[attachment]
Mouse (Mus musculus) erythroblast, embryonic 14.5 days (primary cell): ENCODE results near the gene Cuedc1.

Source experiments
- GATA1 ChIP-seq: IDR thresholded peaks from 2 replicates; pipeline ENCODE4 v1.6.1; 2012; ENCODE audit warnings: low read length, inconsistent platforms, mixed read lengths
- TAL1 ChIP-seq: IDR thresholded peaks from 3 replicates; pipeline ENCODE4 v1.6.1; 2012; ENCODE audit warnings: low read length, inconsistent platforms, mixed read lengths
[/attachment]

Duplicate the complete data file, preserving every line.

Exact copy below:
Mouse (Mus musculus) erythroblast, embryonic 14.5 days (primary cell): ENCODE results near the gene Cuedc1.

Source experiments
- GATA1 ChIP-seq: IDR thresholded peaks from 2 replicates; pipeline ENCODE4 v1.6.1; 2012; ENCODE audit warnings: low read length, inconsistent platforms, mixed read lengths
- TAL1 ChIP-seq: IDR thresholded peaks from 3 replicates; pipeline ENCODE4 v1.6.1; 2012; ENCODE audit warnings: low read length, inconsistent platforms, mixed read lengths